Why this Theme?
Hazardous events and processes are of broad concern to societies across the globe, but they rarely generate human adversity in isolation. Frequently, impacts are amplified by human choices around land use and regulation, or the occurrence of one hazard (or anthropogenic influences) can pre-condition the environment for response to a second event. These interactions and their cascades need better understanding, as do communication tools for reducing human responses to cascading environmental hazards.
ARIES is interested in the exciting possibilities to geo-engineer and bio-engineer soils to increase yields and carbon storage, regulate greenhouse gas emissions and water flows, and mitigate pollution. However, these manipulations generate trade-offs where improved provision of one service might be to the detriment of others. ARIES will nurture research and training concerned with the holistic understanding of soil and the ecosystem services it supports. The food-energy-water nexus that is underpinned by soil requires the next generation of environmental scientists to undertake discovery science to influence environmental regulation and policy, and to engage with agri-water industries to deliver societal impact.
ARIES has depth and breadth of expertise in Earth processes (past and present) and how they can dictate and contribute to the existence of environmental hazards. ARIES is particularly well-placed to address this priority topic with expertise and facilities across partners that enable cutting-edge research and high-level training that includes: volcanology, tectonics, paleoenvironmental change, meteorology, fluid flow, hydrodynamics, soil erosion, generation of energy, catchment science, geochemistry, social science, and science communication (UoP, RHL, UEA, BAS, BGS).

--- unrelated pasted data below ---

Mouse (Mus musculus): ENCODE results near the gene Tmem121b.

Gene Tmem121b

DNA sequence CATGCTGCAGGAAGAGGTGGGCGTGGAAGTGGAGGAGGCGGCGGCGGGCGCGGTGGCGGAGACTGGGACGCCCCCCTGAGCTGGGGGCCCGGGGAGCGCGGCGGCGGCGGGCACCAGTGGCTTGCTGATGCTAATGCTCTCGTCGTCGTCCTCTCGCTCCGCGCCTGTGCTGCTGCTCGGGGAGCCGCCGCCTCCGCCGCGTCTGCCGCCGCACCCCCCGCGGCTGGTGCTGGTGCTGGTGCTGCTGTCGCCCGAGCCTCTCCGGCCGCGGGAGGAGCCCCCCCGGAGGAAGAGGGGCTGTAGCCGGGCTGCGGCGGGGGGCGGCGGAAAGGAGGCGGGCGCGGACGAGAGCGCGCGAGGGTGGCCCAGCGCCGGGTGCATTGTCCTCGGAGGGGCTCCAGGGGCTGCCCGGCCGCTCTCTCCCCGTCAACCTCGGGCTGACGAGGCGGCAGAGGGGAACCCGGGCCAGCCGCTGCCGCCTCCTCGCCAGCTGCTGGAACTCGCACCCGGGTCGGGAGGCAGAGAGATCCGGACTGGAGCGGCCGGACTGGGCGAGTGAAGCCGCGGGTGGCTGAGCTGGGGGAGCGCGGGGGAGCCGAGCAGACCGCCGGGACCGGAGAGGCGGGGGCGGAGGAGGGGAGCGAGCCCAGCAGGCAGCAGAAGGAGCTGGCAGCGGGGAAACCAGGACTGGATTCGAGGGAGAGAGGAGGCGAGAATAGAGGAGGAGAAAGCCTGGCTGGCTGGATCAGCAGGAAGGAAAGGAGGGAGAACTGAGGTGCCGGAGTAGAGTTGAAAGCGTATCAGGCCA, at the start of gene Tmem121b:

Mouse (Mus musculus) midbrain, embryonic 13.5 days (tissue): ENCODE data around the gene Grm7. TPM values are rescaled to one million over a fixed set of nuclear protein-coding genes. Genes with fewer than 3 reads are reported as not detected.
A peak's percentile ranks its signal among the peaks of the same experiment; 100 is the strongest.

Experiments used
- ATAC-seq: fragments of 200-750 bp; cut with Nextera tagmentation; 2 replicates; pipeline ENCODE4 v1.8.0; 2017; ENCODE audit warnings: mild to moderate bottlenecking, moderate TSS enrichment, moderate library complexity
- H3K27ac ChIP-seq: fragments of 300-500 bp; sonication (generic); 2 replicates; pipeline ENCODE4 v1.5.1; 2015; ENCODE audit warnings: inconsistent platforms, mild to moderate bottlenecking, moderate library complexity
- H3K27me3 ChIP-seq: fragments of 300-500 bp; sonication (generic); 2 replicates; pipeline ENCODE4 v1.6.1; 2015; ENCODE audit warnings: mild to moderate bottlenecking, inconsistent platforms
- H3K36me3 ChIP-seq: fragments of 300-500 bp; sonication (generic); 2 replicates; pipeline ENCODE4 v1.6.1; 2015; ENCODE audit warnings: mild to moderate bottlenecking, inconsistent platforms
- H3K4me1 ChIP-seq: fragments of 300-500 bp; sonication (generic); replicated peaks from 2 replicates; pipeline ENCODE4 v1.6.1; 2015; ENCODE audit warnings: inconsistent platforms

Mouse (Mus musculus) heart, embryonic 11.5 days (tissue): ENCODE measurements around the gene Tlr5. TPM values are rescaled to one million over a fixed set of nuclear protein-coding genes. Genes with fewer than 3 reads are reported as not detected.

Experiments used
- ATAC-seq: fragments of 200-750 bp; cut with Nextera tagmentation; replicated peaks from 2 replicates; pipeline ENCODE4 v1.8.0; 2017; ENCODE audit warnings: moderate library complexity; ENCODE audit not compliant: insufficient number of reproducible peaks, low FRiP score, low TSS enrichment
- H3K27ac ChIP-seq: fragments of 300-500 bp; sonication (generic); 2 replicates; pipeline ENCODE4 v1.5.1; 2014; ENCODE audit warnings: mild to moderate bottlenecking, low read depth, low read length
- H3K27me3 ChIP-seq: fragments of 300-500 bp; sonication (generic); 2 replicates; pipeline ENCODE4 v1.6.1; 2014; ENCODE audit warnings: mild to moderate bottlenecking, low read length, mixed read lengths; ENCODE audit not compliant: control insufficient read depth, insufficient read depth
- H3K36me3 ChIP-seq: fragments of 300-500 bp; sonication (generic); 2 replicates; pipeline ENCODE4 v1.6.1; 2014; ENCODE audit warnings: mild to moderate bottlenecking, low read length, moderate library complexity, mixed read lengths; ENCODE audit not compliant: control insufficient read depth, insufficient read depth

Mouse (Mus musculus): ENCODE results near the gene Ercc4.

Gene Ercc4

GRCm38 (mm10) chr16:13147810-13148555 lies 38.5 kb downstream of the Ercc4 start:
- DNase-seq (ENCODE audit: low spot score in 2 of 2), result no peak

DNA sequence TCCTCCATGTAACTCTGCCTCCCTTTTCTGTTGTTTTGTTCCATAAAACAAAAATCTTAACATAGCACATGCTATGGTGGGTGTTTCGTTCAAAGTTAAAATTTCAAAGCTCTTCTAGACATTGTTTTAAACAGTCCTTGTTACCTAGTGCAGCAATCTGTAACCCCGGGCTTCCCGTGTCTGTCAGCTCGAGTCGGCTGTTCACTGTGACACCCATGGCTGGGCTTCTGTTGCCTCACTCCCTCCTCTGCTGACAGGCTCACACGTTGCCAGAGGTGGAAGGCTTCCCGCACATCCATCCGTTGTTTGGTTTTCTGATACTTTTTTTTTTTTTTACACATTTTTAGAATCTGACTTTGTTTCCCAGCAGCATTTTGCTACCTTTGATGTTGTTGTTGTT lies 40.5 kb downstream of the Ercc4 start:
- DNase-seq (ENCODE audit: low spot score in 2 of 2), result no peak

Specific expertise can be found in crop science (JIC), biogeochemical cycling, carbon storage and pollution mitigation (UEA, UoE, UoP, RHL, CEH, BGS), social sciences (UEA) and water flow / erosion (UoP, RHL, UEA, AW, BGS).
Student training and employability
Students will develop advanced skills in the analysis of physical processes and their effects, specifically considering how they may be coupled with multiple other processes and human activities, and in turn how this interaction may be modelled. Thus, they will receive advanced training in advanced geosciences techniques, statistics and modelling. Due to the frequently sparse nature of data emanating from hazards, students will be trained in game theory and game technology. Importantly, students will be trained so that they are conversant with psychological and socio-economic issues related to hazards, and they will learn how to communicate risk / hazard scenarios across scientific disciplines as well as to policy makers and the wider public. Coupled hazardous events are likely to increase in number and affect more lives due to population growth, urban development, deforestation, coastal squeeze, and extreme weather, and so skills developed by ARIES scientists trained under this priority topic will be highly sought after.
This topic is of broad relevance to a range of ARIES partners, including the Defra group, especially the EA, as well as those involved in major engineering projects, notably Royal Haskoning and Balfour Beatty. In addition to HEI hosting partners, the expertise within BAS and BGS will be particularly pertinent to this topic. International engagement will be facilitated through ARIES scientists’ connections with overseas universities, volcano observatories, national geological survey’s and other institutions. The Sainsbury Laboratory has world-renowned expertise in plant-microbe interactions, and form a pivotal link between soil science and food security. ARIES partners have valuable collaborations with current Case partners, such AB Vista (developing products for animal feed and nutrition) and ADC BioScientific Ltd. (developing soil / plant monitoring equipment). The involvement of the Defra Group ensures that ARIES research is informed by policy. Community support for interventions and long-term socio-economic gains is essential, and so projects in this priority topic will benefit from input from the social sciences (e.g. via the ESRC DTPs SeNNS and SWDTP).